Vets All Natural Complete Mix - the roughage component, grains etc. Quite like Phuds as mentioned by Beloz.
    PetPepUp- a probiotic supplement
    Yoghurt (when I run out of PetPepUp)

    All these ingredients are mixed together into the meal

    I also use pre-packaged BARF from Big Dog BARF (my mom and I distribute this as a local business) one- two nights per week as "takeout night"- that is where I dont have to premix all the ingredients. This would be too expensive to feed all the time as my dogs grow, but as they become adults and eat less, I will probably increase my use of this as it has all of the above (in the mix) categories covered in a pre-packaged product.

    A typical week for my dogs:
    Sun: breakfast- chicken carcass
    dinner- meat mix
    Mon: breakfast- ox tail
    dinner- kangaroo tail
    Tue: breakfast- chicken drummies
    dinner- meat mix
    Wed: breakfast- turkey wing
    dinner- BARF
    Thu: breakfast- lamb neck
    dinner- meat mix
    Fri: breakfast- whole fish
    dinner- BARF
    Sat: breakfast- brisket
    dinner- lamb shank/ turkey drumstick/ goat leg

    The bones are whatever I have on hand, usually.

    I used to give fish oild supplements, but there are already the Omega 3 & 6 oils in the meat mix and the BARF, so I've dropped that off.

    I should also fast my dogs one day per week.... and it does happen occasionally when I forget to defrost, but not as often as I should.

    3. Cats;

    I have two older cats, and moving them from kibble has been quite hard. I suppose I could feed them minced meat and Vets All Natural Complete mix with bones, but I've only gotten as far as having them accept the Big Dog BARF for cats as an alternative to tinned and kibble. The older cat still insists on kibble, and at age 12 I'm prepared to stick to the shite diet as it is what he knows (both cats came to me at older ages), though if I were starting with a kitten, I'd be going Raw the whole way. My mother does this and her kitten thrives on the BARF and chicken necks etc.

  4. #4

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    this is my dog's daily diet and weekend treats

    1. Science Diet - in the morning
    2. Assorted meat "depends what we get from my mate who owns a butchery" mix with Veg and Rice - during night
    3. Treats - Fresh Dog bone or Pork Hocks or the tip of a chicken wing - during weekends only
    m<(o.o)>m

  5. #5
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    Apr 2012
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    Adelaide
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    Thanks guys - really good information.

    I assume that it takes a long time to eat a bone - so would that substitute the likes of a kong toy if the dog was left alone, or is it not advisable to leave them alone with bones?

    I gave the cats some chicken legs once, they just dragged them around the house, yuck! I must try something smaller for them, I really want to get them eating bones, because I'm finding I have to brush the males teeth because the get quite dirty - I reckon bones would be a much nicer alternative for both of us!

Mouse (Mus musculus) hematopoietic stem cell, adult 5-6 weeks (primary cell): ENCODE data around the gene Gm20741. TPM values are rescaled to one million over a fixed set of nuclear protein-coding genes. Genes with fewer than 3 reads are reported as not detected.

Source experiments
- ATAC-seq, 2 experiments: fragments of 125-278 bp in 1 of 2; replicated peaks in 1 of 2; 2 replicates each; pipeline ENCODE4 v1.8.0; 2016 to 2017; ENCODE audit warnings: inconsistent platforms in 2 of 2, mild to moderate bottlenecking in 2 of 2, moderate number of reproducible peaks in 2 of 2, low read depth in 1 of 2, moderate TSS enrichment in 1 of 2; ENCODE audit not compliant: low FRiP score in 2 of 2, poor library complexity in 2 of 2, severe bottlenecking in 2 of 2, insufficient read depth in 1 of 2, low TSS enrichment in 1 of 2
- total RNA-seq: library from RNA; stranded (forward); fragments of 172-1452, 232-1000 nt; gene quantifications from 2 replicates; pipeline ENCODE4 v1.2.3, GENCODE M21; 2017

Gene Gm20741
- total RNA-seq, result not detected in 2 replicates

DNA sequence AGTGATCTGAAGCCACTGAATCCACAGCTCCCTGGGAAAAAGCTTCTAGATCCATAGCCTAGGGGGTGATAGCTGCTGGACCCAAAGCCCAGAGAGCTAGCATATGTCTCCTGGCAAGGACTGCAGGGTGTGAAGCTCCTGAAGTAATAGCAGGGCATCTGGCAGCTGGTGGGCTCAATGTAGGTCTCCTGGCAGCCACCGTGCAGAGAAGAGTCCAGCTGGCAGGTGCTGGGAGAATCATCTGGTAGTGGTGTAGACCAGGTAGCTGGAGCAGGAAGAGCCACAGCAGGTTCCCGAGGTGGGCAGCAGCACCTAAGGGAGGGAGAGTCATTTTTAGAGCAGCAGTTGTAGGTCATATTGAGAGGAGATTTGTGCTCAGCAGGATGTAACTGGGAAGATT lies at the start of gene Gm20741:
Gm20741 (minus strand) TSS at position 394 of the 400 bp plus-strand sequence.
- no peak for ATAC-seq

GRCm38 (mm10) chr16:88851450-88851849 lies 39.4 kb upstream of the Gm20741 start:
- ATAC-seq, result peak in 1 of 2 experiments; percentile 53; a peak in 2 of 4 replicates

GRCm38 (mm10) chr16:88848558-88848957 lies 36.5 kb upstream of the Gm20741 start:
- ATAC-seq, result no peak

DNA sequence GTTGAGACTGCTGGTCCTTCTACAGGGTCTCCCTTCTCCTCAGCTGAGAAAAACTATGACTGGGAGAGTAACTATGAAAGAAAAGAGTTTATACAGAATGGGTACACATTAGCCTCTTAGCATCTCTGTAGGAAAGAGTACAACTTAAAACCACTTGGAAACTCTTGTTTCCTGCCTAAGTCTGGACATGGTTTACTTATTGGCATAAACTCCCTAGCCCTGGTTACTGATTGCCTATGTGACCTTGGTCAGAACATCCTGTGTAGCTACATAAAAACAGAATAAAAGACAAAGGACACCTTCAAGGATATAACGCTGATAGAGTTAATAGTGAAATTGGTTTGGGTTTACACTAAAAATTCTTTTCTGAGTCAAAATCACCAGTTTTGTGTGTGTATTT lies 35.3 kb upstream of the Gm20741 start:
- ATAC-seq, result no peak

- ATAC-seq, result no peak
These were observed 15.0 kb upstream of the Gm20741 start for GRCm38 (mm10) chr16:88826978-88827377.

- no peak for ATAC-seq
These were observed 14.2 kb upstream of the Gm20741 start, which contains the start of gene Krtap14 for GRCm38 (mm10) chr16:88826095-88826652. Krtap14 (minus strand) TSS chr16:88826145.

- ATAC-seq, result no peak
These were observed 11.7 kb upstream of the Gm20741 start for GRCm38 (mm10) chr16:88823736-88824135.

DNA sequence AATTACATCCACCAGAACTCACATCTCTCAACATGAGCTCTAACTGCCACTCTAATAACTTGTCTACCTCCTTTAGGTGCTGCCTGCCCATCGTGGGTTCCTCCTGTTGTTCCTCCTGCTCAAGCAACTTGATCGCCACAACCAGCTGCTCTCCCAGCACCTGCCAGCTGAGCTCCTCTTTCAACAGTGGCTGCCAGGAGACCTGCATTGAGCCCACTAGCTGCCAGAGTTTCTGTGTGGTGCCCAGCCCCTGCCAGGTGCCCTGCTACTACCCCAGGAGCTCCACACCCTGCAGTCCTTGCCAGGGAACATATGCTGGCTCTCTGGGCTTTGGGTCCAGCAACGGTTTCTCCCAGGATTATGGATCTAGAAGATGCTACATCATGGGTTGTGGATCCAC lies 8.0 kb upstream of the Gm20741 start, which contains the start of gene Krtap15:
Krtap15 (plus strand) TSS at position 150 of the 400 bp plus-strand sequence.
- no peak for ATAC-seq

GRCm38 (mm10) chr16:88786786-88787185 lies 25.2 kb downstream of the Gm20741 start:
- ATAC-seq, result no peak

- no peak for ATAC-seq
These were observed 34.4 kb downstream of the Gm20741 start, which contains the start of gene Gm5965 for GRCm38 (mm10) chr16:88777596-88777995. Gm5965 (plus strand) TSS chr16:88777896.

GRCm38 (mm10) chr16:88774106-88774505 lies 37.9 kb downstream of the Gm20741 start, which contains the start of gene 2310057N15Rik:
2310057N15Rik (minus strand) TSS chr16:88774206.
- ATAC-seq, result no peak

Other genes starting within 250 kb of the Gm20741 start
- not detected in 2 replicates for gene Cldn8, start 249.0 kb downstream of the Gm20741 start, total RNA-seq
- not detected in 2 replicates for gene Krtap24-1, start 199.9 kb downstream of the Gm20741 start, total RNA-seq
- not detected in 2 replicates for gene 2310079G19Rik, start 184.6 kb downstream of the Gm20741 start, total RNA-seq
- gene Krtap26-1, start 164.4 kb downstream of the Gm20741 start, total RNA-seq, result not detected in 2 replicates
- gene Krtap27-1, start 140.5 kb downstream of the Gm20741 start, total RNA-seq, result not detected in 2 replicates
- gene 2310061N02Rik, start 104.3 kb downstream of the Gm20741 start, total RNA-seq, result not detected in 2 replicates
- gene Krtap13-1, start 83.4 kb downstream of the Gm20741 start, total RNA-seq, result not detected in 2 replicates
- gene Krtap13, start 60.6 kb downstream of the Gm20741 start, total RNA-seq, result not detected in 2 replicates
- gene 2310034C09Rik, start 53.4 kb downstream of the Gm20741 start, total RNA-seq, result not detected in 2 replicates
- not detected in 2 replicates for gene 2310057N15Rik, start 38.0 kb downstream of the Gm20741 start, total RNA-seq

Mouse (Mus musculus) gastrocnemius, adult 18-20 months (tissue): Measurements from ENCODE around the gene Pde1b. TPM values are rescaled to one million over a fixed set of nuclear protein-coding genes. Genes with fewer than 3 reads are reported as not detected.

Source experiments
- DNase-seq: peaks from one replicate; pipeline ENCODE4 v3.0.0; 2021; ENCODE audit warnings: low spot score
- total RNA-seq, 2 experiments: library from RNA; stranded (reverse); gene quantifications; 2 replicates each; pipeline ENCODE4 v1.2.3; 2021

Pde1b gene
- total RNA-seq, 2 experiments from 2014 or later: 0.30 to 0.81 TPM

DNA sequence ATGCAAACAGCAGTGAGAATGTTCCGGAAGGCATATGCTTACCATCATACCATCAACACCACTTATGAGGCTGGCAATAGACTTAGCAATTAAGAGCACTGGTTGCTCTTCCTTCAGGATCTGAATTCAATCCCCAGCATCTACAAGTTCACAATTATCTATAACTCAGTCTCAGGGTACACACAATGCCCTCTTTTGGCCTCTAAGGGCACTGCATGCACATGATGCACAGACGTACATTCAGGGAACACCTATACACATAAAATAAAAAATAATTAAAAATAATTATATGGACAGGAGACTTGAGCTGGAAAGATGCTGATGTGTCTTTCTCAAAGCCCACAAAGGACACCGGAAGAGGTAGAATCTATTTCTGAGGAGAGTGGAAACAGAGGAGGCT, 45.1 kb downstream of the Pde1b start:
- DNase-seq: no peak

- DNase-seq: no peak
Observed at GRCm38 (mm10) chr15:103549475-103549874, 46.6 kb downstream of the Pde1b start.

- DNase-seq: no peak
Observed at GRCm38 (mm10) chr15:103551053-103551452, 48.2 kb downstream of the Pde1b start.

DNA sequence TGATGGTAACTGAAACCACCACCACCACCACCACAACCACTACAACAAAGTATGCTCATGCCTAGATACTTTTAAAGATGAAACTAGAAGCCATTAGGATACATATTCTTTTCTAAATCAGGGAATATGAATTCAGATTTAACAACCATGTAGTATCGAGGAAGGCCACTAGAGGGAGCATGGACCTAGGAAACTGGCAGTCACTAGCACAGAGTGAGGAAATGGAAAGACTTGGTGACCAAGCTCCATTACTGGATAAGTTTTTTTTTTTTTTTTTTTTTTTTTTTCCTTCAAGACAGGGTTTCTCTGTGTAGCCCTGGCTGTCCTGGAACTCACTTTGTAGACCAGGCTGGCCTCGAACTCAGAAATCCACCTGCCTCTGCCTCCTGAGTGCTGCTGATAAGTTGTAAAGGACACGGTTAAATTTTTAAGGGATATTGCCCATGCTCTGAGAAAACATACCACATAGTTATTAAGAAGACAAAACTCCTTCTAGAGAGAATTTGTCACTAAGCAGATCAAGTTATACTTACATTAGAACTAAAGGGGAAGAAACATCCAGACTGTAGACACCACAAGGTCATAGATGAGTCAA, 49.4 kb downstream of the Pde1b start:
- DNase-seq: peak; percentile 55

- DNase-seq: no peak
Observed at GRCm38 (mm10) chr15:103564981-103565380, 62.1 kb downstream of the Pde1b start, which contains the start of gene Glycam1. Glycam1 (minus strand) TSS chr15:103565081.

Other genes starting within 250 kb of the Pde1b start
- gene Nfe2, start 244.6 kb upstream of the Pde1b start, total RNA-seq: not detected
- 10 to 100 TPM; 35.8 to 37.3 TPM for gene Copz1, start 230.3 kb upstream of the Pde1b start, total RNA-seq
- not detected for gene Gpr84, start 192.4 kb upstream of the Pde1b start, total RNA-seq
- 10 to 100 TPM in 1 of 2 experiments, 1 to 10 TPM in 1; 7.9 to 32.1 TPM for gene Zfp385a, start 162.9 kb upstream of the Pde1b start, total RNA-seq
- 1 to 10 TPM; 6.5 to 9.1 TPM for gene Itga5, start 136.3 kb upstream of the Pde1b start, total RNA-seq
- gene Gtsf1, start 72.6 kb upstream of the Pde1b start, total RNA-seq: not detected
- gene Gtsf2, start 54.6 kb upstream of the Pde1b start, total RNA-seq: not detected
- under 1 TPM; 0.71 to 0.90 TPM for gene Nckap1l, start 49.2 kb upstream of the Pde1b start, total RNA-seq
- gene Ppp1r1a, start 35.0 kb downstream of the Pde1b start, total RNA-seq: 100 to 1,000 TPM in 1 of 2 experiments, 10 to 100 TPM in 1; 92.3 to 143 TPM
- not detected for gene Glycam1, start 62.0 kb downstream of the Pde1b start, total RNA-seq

6. #6
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    Quote Originally Posted by Asrais View Post
    ...I assume that it takes a long time to eat a bone - so would that substitute the likes of a kong toy if the dog was left alone, or is it not advisable to leave them alone with bones?
    That will depend on the size of the bone and the size of the dog, lol. My Dobes take 1-2 minutes to finish off a large chicken carcass (they have been taught to chew bones, not inhale), whilst you might get 5-10 minutes of chewing on a lamb shank or pork hock. My guys certainly take more time with their peanut butter plastered kongs. I prefer not to leave my dogs totally alone with a bone. Both have been taught since puppyhood to chew but I do prefer just to take the time to supervise. Just cautious, I guess.

    I also forgot to mention in my first post- one of my cats (the older one who is a feral) had a very severe UTI a few years back. A week in hospital, an enormous bill, and was told he had to be on Prescription Diet forever.... well... on BARF, the occasional mouse (!!), a chicken nexk here and there and those small amounts of kibble (I use Royal Canin Oral), he has had no symptoms or stones and his teeth are pretty good (for a 12 year old cat). So, UTI can be managed with diet other than the vet kibbles.

  7. #7
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    I reckon my dog will be about the size of a dobes head! Current possibility is a chihuahua cross jrt. If I gave her a lambshank she might be gnawing for weeks!

  8. #8
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    If I ever give the dog chicken necks in her bowl in the kitchen she inevitably goes and eats them over the carpet. Why do they do that?!

    The cat used to stay on the kitchen bench with her chicken neck fortunately. I just used an anti-bacterial wipe to clean up after her. Unless she stole it from under Banjo's nose and then she would wipe the kitchen floor with it too.